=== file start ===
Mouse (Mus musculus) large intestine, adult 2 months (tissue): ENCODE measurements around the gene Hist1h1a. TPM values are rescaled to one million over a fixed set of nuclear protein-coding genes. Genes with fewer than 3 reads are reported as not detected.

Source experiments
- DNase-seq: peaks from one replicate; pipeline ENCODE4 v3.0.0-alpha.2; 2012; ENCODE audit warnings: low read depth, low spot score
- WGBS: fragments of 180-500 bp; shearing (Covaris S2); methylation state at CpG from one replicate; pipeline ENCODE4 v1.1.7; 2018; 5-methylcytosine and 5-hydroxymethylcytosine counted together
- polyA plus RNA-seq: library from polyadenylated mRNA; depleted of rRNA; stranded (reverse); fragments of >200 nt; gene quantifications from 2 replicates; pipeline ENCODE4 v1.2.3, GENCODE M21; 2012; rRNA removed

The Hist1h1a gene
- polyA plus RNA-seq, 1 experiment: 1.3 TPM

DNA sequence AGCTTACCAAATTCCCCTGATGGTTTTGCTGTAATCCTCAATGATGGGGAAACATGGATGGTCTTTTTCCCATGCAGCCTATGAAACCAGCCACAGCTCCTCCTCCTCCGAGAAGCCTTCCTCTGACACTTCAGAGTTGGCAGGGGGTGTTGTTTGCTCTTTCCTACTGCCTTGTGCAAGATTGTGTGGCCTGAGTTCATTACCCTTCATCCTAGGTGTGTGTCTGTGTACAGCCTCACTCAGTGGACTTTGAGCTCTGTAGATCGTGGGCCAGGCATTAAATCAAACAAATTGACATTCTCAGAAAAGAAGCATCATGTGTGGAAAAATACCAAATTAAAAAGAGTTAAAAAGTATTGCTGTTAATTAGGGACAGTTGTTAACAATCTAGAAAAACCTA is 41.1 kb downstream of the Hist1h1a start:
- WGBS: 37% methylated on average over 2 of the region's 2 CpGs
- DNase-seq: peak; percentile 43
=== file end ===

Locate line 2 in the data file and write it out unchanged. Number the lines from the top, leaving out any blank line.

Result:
Source experiments